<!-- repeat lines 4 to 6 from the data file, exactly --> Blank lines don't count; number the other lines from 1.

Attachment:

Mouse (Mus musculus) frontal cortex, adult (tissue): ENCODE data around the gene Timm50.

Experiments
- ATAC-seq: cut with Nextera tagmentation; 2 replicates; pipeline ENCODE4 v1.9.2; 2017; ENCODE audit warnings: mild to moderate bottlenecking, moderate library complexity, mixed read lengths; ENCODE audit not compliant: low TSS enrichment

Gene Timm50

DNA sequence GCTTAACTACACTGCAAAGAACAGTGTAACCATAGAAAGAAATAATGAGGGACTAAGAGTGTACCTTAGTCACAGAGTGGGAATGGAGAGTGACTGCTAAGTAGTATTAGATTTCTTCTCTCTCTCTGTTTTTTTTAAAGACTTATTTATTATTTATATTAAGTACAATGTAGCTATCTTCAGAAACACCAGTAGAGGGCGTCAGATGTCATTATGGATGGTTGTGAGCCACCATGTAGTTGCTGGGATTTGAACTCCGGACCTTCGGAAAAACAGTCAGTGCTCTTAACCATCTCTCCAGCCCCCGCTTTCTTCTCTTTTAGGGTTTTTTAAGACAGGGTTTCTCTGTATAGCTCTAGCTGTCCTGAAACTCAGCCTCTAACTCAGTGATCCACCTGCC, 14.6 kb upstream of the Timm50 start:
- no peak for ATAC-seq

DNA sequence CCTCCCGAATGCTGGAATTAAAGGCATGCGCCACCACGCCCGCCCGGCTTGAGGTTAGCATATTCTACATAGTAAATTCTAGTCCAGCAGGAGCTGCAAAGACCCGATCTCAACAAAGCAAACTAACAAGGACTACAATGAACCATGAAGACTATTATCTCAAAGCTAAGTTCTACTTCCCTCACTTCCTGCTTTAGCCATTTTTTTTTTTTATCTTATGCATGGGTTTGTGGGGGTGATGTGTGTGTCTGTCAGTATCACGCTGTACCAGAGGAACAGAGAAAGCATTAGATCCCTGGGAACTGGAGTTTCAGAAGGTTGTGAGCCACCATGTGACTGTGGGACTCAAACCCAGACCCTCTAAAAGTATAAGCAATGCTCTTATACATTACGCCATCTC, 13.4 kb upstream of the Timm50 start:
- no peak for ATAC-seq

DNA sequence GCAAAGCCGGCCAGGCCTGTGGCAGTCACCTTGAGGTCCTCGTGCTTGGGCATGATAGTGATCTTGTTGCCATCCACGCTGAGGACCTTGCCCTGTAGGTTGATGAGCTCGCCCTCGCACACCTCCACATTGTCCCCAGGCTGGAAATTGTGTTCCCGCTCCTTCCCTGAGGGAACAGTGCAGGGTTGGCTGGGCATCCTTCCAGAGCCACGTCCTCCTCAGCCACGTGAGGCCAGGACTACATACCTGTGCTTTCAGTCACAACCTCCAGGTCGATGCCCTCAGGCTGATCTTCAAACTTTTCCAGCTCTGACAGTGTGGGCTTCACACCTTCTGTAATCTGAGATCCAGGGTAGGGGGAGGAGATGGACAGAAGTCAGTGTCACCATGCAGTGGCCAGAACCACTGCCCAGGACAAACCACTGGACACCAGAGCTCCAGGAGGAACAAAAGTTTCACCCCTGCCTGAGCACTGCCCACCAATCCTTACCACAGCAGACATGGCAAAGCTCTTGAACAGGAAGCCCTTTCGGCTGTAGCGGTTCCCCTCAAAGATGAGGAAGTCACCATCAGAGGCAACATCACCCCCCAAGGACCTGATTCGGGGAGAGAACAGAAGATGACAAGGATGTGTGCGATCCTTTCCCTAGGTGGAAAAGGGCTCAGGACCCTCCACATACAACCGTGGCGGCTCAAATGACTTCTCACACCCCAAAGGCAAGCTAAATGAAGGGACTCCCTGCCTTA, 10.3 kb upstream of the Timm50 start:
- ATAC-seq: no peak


Gene Timm50

DNA sequence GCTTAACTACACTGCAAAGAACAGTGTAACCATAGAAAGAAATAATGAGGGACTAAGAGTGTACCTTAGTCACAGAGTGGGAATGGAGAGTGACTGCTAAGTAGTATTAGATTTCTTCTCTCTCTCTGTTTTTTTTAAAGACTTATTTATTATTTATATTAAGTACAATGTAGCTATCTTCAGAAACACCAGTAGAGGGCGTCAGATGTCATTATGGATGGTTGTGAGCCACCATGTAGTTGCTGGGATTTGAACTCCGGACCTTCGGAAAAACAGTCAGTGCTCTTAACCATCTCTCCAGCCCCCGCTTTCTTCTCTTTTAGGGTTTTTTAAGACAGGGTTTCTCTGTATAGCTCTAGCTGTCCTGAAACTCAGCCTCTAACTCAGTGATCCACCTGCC, 14.6 kb upstream of the Timm50 start:
- no peak for ATAC-seq